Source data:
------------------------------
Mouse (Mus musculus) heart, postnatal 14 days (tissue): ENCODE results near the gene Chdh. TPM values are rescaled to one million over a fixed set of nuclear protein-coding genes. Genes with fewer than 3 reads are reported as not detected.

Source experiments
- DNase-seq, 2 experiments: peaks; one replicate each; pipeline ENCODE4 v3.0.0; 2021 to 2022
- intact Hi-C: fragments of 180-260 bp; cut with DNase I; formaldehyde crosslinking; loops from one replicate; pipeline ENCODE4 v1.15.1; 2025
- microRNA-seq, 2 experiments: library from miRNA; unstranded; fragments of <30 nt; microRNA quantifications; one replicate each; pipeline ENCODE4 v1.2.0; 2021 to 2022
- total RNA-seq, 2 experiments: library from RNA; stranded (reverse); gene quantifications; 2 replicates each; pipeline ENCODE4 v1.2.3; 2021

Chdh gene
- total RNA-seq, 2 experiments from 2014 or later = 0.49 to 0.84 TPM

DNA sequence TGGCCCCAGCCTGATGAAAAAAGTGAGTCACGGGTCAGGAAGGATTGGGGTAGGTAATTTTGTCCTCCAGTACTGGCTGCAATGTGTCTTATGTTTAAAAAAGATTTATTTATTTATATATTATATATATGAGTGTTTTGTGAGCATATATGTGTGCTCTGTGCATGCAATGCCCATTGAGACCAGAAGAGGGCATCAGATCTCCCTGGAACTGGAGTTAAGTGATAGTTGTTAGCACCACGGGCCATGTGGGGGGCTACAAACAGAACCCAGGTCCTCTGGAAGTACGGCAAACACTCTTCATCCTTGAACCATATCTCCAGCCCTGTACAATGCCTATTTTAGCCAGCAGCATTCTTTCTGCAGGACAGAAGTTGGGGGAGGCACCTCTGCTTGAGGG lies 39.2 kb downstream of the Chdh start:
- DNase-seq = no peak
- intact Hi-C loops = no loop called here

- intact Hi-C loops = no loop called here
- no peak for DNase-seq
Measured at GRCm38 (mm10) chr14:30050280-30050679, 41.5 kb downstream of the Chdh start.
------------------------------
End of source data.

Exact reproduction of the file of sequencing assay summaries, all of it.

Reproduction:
Mouse (Mus musculus) heart, postnatal 14 days (tissue): ENCODE results near the gene Chdh. TPM values are rescaled to one million over a fixed set of nuclear protein-coding genes. Genes with fewer than 3 reads are reported as not detected.

Source experiments
- DNase-seq, 2 experiments: peaks; one replicate each; pipeline ENCODE4 v3.0.0; 2021 to 2022
- intact Hi-C: fragments of 180-260 bp; cut with DNase I; formaldehyde crosslinking; loops from one replicate; pipeline ENCODE4 v1.15.1; 2025
- microRNA-seq, 2 experiments: library from miRNA; unstranded; fragments of <30 nt; microRNA quantifications; one replicate each; pipeline ENCODE4 v1.2.0; 2021 to 2022
- total RNA-seq, 2 experiments: library from RNA; stranded (reverse); gene quantifications; 2 replicates each; pipeline ENCODE4 v1.2.3; 2021

Chdh gene
- total RNA-seq, 2 experiments from 2014 or later = 0.49 to 0.84 TPM

DNA sequence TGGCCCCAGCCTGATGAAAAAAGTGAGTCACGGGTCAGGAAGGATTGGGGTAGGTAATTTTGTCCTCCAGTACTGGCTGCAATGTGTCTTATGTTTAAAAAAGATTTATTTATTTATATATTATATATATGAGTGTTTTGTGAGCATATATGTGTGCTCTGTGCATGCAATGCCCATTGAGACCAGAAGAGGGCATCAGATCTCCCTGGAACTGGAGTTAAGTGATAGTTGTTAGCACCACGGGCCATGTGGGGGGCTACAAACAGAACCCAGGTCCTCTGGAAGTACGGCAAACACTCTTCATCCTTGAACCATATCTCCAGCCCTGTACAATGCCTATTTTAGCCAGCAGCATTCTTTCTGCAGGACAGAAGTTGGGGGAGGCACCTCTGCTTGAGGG lies 39.2 kb downstream of the Chdh start:
- DNase-seq = no peak
- intact Hi-C loops = no loop called here

- intact Hi-C loops = no loop called here
- no peak for DNase-seq
Measured at GRCm38 (mm10) chr14:30050280-30050679, 41.5 kb downstream of the Chdh start.